Experimental Drug Prolongs Survival in Metastatic Prostate Cancer
An investigational drug has been shown to slow the progression of prostate cancer (PCa) and may increase survival among patients with minimally symptomatic metastatic disease.
An oral immunomodulatory, antiangiogenic, and antimetastatic agent, tasquinimod appears to affect the function of myeloid-derived suppressor cells, which are found in increased numbers in cancer patients. The drug's mechanism of action is not fully understood, however.
Tasquinimod had already demonstrated an ability to delay progression of metastatic castration-resistant prostate cancer (mCRPC) in a randomized, placebo-controlled phase 2 trial funded by developer Active Biotech and reported in Journal of Clinical Oncology in October 2011. Now, Andrew J. Armstrong, MD, ScM, of the Duke Cancer Institute at Duke University Medical Center in Durham, N.C., and fellow investigators are sharing data on long-term survival among those patients, publishing their findings in Clinical Cancer Research.
In the study, 134 men with mCRPC were randomized to tasquinimod therapy. Of the 67 men randomized to placebo, 41 crossed over to tasquinimod. A total of 136 participants had bone metastases.
During a median follow-up of 37 months, 111 deaths occurred. Median overall survival was 33.4 months for tasquinimod versus 30.4 months for placebo overall, and 34.2 months with tasquinimod versus 27.1 months with placebo among men with bone metastases. Time to symptomatic progression also was improved with tasquinimod, particularly among those with bone metastases: Overall, men taking the drug experienced no cancer progression for 7.6 months, compared with 3.3 months for placebo. Men with bone metastasis remained progression-free for 8.8 months with tasquinomod, compared with 3.4 months with placebo.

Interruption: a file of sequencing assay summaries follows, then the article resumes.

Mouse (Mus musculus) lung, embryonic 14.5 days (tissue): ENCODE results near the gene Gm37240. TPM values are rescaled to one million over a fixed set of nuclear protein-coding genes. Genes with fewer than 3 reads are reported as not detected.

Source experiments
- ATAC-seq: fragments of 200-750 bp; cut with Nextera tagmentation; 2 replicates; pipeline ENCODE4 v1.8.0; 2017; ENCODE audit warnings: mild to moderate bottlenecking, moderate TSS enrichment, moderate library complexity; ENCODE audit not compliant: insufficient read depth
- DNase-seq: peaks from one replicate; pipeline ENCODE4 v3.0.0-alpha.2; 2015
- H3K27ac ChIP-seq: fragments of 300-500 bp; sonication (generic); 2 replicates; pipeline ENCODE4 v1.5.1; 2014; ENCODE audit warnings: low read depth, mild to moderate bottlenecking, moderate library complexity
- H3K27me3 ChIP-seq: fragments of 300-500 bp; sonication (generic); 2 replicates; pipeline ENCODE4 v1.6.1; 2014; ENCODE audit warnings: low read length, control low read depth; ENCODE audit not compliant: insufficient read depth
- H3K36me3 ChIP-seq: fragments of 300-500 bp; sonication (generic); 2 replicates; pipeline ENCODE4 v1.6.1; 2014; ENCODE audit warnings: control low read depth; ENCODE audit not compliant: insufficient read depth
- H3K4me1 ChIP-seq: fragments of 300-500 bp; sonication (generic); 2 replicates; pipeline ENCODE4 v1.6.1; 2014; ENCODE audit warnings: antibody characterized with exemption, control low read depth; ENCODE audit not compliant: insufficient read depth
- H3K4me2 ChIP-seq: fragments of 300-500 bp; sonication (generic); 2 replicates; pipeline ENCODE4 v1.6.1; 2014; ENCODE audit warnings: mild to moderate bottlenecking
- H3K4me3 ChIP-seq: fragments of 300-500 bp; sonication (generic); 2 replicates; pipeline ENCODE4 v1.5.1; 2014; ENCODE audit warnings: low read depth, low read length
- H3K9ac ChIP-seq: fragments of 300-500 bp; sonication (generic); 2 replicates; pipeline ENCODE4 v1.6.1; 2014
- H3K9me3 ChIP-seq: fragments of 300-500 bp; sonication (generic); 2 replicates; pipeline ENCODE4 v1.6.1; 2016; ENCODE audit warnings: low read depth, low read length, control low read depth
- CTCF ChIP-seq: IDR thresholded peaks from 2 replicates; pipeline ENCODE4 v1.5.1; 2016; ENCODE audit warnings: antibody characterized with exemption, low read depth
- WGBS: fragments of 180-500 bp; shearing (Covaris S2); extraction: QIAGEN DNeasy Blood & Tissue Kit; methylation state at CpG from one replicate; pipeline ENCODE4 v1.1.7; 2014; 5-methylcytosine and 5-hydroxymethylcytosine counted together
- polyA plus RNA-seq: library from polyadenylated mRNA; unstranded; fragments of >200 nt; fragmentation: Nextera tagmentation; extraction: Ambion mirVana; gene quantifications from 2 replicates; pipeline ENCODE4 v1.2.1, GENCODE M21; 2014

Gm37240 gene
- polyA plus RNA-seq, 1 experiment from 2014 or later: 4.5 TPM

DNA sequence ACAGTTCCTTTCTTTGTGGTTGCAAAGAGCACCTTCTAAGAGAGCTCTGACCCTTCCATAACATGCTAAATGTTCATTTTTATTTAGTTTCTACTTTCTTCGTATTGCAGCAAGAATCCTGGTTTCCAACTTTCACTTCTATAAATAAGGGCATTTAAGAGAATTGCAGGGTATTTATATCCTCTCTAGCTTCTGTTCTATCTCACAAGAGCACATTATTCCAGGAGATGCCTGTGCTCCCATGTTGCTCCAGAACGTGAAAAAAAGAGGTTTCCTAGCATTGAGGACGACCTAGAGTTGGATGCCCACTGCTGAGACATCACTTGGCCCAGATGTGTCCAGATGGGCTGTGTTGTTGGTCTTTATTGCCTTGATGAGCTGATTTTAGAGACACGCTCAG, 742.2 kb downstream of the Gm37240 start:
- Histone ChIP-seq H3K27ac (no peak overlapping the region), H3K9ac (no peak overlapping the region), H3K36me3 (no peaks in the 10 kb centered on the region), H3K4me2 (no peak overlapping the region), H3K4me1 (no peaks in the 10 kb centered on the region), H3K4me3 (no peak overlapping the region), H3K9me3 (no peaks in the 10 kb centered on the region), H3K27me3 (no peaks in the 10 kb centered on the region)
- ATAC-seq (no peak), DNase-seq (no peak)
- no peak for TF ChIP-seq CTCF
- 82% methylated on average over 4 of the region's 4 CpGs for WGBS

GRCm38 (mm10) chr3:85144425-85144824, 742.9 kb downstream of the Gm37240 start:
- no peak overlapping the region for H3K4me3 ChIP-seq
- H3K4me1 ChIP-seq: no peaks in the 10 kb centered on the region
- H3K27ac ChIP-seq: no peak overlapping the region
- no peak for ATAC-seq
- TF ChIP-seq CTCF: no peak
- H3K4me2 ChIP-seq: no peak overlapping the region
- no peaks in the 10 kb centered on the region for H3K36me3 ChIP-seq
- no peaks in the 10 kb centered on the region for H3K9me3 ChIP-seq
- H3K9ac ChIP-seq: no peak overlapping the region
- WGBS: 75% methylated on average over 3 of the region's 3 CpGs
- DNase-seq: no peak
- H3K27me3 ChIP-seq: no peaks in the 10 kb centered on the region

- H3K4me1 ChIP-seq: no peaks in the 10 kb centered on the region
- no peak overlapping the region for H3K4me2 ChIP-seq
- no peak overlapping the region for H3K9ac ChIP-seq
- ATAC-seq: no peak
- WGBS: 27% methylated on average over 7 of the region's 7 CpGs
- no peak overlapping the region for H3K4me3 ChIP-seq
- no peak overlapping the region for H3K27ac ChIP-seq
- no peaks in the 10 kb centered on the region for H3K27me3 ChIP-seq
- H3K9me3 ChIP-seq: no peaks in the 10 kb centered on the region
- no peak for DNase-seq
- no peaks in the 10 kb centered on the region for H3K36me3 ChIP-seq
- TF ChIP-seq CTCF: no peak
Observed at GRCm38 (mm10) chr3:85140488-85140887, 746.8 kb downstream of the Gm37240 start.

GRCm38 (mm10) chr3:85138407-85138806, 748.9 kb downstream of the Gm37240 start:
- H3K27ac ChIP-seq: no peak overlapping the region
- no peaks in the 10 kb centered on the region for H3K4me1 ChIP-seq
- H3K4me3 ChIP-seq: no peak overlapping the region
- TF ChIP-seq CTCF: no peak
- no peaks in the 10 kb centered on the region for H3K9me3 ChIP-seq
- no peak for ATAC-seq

Side effects, which included gastrointestinal issues, muscle and joint pains, and fatigue, tended to be mild.
Dr. Armstrong and colleagues also evaluated biomarkers. Their analyses suggested that tasquinimod had a favorable impact on bone alkaline phosphatase and lactate dehydrogenase over time. Baseline levels of thrombospondin-1 less than the median were predictive of treatment benefit. PSA level, PSA doubling time, and the presence of anemia also appeared to be important prognostic factors.
Tasquinimod is now being evaluated in an international phase 3 trial of men with mCRPC.